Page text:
Making greater use of domestic resources can help African countries achieve sustained and higher economic growth and over the long term will reduce overdependence on donor funding and on the rules that apply to it, a new UNCTAD report says. The report argues that increased use of domestic financial resources and more productive investments would provide African leaders the ”policy space” to define development programmes that reflect their countries´ genuine priorities, giving true meaning to the rhetoric of ”ownership” of economic policies. ”Developmental states,” in which governments actively manage economic policy to encourage greater economic diversification, are in a better position to implement this agenda, says the UNCTAD.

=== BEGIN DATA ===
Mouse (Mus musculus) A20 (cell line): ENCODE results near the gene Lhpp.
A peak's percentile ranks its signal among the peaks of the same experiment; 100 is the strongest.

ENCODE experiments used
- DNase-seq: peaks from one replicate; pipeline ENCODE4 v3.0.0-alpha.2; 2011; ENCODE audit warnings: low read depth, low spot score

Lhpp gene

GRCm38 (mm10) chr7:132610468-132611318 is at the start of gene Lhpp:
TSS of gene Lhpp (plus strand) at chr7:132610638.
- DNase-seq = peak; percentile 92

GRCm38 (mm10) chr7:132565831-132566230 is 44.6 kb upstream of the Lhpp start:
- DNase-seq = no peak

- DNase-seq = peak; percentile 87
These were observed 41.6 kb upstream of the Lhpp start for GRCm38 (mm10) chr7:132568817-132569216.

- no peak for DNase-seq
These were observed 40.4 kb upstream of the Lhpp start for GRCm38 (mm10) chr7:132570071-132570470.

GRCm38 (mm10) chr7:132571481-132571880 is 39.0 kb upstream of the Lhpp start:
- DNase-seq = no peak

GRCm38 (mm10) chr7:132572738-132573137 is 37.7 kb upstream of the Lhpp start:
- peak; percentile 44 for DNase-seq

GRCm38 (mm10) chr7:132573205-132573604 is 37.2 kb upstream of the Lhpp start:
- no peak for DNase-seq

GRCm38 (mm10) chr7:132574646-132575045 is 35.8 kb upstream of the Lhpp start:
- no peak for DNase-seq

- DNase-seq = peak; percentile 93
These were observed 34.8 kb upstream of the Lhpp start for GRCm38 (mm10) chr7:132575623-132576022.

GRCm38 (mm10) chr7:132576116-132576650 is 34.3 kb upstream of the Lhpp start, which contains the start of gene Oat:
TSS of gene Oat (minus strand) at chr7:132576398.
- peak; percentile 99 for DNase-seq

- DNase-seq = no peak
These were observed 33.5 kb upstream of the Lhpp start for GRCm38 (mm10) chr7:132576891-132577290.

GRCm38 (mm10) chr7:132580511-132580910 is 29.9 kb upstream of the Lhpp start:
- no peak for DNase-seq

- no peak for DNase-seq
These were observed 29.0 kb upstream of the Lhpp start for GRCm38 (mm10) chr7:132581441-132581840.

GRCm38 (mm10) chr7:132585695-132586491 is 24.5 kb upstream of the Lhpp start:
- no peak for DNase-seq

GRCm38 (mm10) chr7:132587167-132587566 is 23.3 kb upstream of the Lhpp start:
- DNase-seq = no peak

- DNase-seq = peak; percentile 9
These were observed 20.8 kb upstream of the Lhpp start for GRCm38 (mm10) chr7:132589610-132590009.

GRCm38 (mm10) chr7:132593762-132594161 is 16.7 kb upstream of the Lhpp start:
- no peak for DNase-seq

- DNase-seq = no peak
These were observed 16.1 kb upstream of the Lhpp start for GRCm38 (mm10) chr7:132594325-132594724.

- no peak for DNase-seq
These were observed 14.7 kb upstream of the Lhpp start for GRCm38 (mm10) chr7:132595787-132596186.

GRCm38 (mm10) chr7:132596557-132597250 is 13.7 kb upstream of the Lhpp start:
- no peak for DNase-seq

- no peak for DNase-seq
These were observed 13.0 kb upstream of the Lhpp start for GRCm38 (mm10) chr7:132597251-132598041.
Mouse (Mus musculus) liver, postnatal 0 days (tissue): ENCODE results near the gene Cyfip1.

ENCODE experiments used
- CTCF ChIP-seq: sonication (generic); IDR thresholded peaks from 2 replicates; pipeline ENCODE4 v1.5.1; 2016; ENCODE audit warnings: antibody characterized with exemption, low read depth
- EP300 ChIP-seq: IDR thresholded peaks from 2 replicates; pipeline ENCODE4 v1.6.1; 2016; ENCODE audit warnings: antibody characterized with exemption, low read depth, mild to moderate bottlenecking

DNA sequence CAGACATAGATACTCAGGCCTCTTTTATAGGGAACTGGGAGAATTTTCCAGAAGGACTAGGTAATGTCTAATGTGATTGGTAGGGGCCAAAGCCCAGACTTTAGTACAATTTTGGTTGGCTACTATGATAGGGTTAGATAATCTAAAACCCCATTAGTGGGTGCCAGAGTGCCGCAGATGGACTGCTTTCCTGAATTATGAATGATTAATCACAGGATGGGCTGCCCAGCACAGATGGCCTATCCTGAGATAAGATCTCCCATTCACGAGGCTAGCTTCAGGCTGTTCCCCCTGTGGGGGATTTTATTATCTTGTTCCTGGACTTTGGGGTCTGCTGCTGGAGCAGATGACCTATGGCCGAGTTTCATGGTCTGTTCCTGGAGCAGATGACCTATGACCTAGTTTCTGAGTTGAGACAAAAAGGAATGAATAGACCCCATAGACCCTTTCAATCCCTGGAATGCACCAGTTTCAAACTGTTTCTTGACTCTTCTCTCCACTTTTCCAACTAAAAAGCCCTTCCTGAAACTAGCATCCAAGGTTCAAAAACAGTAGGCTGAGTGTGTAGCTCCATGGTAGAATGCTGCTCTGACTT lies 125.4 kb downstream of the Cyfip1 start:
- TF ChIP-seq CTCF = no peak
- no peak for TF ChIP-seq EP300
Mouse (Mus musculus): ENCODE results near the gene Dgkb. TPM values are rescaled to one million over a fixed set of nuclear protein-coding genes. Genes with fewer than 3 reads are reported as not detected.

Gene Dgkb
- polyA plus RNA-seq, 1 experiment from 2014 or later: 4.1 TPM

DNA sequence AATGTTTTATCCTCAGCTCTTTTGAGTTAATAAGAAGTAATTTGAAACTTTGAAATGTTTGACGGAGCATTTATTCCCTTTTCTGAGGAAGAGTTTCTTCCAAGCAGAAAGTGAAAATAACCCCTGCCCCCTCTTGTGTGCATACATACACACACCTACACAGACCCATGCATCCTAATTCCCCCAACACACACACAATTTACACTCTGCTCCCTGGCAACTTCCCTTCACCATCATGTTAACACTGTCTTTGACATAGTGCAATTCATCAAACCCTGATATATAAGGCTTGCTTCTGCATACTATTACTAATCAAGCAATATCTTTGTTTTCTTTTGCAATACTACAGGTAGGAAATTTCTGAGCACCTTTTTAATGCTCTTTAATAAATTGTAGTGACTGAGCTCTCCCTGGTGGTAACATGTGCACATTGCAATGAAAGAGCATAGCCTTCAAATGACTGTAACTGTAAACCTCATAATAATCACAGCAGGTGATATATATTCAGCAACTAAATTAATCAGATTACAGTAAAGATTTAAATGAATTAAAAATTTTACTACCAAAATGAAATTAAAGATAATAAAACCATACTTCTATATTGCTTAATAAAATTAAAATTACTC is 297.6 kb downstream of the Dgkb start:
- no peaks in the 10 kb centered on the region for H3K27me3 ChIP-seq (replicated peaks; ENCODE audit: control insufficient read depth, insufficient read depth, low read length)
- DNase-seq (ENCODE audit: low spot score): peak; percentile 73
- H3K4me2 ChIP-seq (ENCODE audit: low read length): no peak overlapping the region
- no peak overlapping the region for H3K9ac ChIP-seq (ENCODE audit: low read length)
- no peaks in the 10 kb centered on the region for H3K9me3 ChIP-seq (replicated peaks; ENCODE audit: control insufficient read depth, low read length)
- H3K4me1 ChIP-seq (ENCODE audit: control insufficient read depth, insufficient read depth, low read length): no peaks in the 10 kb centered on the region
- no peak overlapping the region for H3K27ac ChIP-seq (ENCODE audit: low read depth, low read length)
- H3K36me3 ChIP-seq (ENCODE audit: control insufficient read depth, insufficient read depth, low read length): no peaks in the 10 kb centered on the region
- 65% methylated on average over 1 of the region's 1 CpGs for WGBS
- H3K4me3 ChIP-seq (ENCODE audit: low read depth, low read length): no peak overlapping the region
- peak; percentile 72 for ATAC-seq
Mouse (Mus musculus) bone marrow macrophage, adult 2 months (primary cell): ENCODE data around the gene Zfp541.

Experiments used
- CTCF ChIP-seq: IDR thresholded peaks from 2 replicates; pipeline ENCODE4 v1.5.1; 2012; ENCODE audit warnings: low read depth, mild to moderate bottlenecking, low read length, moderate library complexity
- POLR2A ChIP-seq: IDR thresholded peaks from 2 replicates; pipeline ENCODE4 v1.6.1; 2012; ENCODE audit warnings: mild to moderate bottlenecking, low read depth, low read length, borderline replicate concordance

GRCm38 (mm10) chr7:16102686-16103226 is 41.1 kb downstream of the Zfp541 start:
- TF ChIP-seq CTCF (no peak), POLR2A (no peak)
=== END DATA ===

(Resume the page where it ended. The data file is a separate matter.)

If appropriate measures could be taken to formalize economic activities, a larger tax base would potentially increase the continent’s development resource base. This would increase the capacity of the formal sector to finance the productive investments needed to sustain higher rates of economic growth. Remittances are non-debt-generating, are free of conditionalities, and suffer from fewer ”leakages” in the form of transfer inefficiencies and corruption. Channelling more remittances through African countries´ formal banking systems would increase their developmental impact considerably, the report says. Most remittances now spur consumption, but governments could encourage their greater use for investment.
Economic Development in Africa 2007: Reclaiming Policy Space:
Domestic Resource Mobilization and Developmental States